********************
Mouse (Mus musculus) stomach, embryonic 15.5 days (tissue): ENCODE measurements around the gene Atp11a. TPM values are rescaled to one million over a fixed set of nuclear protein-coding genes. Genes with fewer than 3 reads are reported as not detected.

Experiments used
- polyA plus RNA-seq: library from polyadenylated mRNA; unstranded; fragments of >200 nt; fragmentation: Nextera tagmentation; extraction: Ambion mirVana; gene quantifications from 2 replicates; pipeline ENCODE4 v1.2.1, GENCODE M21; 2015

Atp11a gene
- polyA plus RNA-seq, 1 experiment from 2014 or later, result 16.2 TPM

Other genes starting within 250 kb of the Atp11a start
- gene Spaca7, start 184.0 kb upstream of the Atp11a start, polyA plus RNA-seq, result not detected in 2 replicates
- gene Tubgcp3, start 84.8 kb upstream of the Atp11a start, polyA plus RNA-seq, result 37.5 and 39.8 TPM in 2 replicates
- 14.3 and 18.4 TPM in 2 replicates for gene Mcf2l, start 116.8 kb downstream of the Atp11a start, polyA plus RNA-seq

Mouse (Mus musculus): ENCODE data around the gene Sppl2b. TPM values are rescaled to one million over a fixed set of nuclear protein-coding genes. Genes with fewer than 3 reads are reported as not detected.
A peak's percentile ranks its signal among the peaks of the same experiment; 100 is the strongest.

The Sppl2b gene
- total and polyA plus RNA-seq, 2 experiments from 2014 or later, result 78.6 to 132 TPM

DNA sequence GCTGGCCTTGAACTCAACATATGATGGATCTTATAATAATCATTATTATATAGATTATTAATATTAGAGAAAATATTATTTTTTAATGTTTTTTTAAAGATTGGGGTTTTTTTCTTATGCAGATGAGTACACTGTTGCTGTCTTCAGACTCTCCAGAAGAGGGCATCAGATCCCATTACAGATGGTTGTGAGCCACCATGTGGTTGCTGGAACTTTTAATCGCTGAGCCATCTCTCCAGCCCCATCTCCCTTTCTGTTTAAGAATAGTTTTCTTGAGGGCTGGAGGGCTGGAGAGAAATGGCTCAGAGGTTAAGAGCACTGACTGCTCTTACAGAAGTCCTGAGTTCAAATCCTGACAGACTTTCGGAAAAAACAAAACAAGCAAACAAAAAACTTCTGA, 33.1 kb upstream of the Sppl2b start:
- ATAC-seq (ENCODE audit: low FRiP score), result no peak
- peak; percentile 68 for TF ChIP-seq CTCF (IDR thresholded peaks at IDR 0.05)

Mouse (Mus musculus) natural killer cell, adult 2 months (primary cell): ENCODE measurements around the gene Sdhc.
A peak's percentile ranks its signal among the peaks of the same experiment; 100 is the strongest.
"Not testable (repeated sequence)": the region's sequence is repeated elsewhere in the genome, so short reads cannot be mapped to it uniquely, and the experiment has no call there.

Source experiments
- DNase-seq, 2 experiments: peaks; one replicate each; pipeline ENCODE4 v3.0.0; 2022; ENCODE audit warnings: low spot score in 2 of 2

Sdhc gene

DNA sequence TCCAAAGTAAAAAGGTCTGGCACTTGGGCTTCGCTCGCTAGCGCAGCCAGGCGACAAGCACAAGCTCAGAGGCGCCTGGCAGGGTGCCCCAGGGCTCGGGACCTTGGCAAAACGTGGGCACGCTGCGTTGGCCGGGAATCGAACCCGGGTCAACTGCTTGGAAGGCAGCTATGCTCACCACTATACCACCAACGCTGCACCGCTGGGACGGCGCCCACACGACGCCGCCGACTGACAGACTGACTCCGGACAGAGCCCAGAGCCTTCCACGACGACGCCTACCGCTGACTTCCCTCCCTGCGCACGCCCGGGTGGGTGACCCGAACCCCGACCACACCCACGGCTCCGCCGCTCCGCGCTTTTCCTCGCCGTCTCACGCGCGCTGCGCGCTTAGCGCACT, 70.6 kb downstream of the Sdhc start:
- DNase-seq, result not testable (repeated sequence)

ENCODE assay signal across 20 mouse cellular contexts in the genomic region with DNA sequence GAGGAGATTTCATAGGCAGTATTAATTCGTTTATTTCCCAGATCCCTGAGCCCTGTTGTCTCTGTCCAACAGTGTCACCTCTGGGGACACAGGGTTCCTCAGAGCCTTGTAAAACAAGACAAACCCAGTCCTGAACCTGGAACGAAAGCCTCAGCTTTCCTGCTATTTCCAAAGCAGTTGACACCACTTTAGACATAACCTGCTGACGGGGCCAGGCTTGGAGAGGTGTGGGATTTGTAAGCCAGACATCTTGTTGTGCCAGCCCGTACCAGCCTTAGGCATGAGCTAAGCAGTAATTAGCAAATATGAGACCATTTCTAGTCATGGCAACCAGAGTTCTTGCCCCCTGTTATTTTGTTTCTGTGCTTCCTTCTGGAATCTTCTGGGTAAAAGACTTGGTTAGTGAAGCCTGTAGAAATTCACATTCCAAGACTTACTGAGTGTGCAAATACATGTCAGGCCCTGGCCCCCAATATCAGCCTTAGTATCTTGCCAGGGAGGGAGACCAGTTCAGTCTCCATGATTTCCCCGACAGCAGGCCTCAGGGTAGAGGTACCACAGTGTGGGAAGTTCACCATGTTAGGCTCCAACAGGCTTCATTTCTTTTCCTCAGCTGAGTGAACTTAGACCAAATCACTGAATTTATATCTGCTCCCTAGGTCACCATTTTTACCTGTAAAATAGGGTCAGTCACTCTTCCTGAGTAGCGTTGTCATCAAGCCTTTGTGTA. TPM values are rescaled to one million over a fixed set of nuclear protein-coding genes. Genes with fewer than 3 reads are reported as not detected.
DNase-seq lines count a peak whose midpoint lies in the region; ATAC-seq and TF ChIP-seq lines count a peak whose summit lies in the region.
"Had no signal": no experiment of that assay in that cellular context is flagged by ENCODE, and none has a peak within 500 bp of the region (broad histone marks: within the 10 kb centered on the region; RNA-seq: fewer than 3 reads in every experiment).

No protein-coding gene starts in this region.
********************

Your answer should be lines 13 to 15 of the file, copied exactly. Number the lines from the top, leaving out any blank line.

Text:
- total and polyA plus RNA-seq, 2 experiments from 2014 or later, result 78.6 to 132 TPM

DNA sequence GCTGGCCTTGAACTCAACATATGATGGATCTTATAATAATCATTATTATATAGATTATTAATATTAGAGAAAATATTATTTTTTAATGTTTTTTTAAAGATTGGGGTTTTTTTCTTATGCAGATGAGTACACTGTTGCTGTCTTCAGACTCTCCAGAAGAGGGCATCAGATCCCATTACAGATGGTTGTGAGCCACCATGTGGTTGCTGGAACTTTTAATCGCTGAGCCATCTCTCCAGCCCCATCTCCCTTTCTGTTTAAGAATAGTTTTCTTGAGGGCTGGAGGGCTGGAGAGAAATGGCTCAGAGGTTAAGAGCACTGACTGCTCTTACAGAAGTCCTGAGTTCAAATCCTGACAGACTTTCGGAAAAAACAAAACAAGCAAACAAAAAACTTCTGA, 33.1 kb upstream of the Sppl2b start:
- ATAC-seq (ENCODE audit: low FRiP score), result no peak